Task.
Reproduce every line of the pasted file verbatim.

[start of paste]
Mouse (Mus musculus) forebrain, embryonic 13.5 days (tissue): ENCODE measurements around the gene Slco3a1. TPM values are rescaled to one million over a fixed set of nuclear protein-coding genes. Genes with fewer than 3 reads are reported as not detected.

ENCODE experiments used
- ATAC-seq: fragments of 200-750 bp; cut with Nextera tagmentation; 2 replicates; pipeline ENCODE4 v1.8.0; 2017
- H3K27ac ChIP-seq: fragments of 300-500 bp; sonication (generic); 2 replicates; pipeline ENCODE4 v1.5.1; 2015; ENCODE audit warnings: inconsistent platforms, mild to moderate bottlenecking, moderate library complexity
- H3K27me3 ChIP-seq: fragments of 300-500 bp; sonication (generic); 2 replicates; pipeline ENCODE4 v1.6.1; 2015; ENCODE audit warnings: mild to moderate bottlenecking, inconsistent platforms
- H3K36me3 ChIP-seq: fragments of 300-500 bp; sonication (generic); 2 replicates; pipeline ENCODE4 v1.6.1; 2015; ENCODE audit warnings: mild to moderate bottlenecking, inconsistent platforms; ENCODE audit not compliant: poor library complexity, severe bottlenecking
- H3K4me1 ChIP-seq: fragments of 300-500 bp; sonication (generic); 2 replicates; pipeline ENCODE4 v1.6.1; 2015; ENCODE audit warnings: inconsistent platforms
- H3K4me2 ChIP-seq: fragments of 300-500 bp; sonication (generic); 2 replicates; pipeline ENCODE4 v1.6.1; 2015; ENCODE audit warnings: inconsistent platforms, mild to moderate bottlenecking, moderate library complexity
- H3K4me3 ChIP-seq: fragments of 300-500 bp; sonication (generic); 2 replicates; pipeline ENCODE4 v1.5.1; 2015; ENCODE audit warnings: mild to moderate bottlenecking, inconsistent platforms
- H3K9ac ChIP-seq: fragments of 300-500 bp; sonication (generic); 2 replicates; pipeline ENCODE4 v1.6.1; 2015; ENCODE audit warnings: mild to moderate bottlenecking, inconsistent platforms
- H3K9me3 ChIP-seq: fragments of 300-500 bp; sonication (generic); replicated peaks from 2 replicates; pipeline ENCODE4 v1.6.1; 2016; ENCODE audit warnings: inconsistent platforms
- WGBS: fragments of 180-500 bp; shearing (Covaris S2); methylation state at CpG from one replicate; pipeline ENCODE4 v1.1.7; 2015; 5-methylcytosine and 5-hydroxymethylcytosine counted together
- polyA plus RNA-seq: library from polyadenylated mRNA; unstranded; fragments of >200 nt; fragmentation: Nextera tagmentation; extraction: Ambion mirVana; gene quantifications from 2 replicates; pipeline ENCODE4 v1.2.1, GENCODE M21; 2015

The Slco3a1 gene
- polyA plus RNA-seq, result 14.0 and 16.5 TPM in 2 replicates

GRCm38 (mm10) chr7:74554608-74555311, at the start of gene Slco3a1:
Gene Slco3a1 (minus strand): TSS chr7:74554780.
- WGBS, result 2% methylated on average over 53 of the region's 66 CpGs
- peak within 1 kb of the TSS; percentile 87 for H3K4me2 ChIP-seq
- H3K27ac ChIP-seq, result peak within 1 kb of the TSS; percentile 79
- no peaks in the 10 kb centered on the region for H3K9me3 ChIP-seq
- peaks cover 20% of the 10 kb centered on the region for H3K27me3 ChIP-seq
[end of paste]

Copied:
Mouse (Mus musculus) forebrain, embryonic 13.5 days (tissue): ENCODE measurements around the gene Slco3a1. TPM values are rescaled to one million over a fixed set of nuclear protein-coding genes. Genes with fewer than 3 reads are reported as not detected.

ENCODE experiments used
- ATAC-seq: fragments of 200-750 bp; cut with Nextera tagmentation; 2 replicates; pipeline ENCODE4 v1.8.0; 2017
- H3K27ac ChIP-seq: fragments of 300-500 bp; sonication (generic); 2 replicates; pipeline ENCODE4 v1.5.1; 2015; ENCODE audit warnings: inconsistent platforms, mild to moderate bottlenecking, moderate library complexity
- H3K27me3 ChIP-seq: fragments of 300-500 bp; sonication (generic); 2 replicates; pipeline ENCODE4 v1.6.1; 2015; ENCODE audit warnings: mild to moderate bottlenecking, inconsistent platforms
- H3K36me3 ChIP-seq: fragments of 300-500 bp; sonication (generic); 2 replicates; pipeline ENCODE4 v1.6.1; 2015; ENCODE audit warnings: mild to moderate bottlenecking, inconsistent platforms; ENCODE audit not compliant: poor library complexity, severe bottlenecking
- H3K4me1 ChIP-seq: fragments of 300-500 bp; sonication (generic); 2 replicates; pipeline ENCODE4 v1.6.1; 2015; ENCODE audit warnings: inconsistent platforms
- H3K4me2 ChIP-seq: fragments of 300-500 bp; sonication (generic); 2 replicates; pipeline ENCODE4 v1.6.1; 2015; ENCODE audit warnings: inconsistent platforms, mild to moderate bottlenecking, moderate library complexity
- H3K4me3 ChIP-seq: fragments of 300-500 bp; sonication (generic); 2 replicates; pipeline ENCODE4 v1.5.1; 2015; ENCODE audit warnings: mild to moderate bottlenecking, inconsistent platforms
- H3K9ac ChIP-seq: fragments of 300-500 bp; sonication (generic); 2 replicates; pipeline ENCODE4 v1.6.1; 2015; ENCODE audit warnings: mild to moderate bottlenecking, inconsistent platforms
- H3K9me3 ChIP-seq: fragments of 300-500 bp; sonication (generic); replicated peaks from 2 replicates; pipeline ENCODE4 v1.6.1; 2016; ENCODE audit warnings: inconsistent platforms
- WGBS: fragments of 180-500 bp; shearing (Covaris S2); methylation state at CpG from one replicate; pipeline ENCODE4 v1.1.7; 2015; 5-methylcytosine and 5-hydroxymethylcytosine counted together
- polyA plus RNA-seq: library from polyadenylated mRNA; unstranded; fragments of >200 nt; fragmentation: Nextera tagmentation; extraction: Ambion mirVana; gene quantifications from 2 replicates; pipeline ENCODE4 v1.2.1, GENCODE M21; 2015

The Slco3a1 gene
- polyA plus RNA-seq, result 14.0 and 16.5 TPM in 2 replicates

GRCm38 (mm10) chr7:74554608-74555311, at the start of gene Slco3a1:
Gene Slco3a1 (minus strand): TSS chr7:74554780.
- WGBS, result 2% methylated on average over 53 of the region's 66 CpGs
- peak within 1 kb of the TSS; percentile 87 for H3K4me2 ChIP-seq
- H3K27ac ChIP-seq, result peak within 1 kb of the TSS; percentile 79
- no peaks in the 10 kb centered on the region for H3K9me3 ChIP-seq
- peaks cover 20% of the 10 kb centered on the region for H3K27me3 ChIP-seq